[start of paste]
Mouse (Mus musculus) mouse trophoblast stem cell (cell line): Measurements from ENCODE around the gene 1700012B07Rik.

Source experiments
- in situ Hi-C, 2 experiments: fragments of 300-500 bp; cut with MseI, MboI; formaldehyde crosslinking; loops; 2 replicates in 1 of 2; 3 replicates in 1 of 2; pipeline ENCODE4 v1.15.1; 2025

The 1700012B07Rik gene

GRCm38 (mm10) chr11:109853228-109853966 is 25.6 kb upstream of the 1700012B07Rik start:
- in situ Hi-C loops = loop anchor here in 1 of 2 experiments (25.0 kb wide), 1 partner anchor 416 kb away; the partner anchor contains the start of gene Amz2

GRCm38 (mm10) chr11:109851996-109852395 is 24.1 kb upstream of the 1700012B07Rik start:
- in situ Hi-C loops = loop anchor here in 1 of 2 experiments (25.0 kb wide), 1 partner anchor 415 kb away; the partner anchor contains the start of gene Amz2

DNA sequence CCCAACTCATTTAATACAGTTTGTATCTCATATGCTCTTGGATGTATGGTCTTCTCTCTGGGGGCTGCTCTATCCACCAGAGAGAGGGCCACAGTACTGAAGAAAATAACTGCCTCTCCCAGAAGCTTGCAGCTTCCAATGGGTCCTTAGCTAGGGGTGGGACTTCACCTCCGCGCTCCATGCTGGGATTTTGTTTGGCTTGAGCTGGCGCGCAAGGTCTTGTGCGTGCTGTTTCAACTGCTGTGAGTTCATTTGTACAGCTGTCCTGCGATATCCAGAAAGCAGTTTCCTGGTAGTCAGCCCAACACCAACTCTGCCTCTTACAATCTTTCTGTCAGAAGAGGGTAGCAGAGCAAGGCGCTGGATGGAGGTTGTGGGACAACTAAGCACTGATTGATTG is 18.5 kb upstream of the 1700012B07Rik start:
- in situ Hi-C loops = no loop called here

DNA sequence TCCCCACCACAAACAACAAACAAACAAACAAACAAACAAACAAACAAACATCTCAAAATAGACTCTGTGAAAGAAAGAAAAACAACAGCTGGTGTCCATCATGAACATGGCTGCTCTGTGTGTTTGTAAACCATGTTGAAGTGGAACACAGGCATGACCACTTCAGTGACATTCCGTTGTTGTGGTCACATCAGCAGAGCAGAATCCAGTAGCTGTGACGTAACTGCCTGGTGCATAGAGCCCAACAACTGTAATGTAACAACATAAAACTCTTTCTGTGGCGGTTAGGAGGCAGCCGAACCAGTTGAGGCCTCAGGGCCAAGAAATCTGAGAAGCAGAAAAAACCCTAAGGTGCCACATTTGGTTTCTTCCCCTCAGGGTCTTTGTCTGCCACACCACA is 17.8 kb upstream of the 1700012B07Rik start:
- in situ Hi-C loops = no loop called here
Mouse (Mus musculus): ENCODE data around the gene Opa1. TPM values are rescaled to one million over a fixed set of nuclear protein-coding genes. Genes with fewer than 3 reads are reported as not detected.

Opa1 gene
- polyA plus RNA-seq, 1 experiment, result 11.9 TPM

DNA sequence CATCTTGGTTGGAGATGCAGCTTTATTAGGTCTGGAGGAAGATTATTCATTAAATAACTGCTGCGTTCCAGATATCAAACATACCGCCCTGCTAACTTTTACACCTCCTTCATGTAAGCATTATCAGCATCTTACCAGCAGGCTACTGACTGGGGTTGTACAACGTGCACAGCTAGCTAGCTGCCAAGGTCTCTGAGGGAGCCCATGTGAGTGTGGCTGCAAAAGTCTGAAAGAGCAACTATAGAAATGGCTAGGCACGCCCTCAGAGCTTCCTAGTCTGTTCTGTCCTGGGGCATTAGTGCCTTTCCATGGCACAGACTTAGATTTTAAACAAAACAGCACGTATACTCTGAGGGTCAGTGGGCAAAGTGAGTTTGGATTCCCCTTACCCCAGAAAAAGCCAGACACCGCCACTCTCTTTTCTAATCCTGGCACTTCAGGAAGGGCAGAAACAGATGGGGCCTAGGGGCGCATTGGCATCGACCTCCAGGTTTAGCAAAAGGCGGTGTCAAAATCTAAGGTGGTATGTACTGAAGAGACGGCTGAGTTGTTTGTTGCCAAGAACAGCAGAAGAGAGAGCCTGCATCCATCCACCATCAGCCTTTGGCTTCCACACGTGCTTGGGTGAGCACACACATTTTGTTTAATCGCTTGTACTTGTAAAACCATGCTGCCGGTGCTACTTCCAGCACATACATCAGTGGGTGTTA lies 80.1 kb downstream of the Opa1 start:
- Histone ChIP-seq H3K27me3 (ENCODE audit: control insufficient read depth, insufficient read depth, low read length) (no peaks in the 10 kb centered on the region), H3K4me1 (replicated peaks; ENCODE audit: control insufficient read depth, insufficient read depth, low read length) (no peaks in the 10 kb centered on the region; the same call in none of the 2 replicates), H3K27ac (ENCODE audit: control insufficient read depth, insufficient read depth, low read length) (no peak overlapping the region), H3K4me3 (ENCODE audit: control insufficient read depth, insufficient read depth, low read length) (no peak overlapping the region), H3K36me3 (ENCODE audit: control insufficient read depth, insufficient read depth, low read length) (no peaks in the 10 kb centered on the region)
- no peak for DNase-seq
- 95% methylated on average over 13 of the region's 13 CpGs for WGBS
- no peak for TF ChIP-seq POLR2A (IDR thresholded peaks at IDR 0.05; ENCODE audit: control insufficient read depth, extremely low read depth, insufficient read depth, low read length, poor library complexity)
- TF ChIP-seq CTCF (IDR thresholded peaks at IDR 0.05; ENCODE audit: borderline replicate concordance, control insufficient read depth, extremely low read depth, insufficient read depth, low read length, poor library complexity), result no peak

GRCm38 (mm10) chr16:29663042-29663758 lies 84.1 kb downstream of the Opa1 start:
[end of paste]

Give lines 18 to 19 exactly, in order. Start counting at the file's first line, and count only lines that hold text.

- no peak for DNase-seq
- 95% methylated on average over 13 of the region's 13 CpGs for WGBS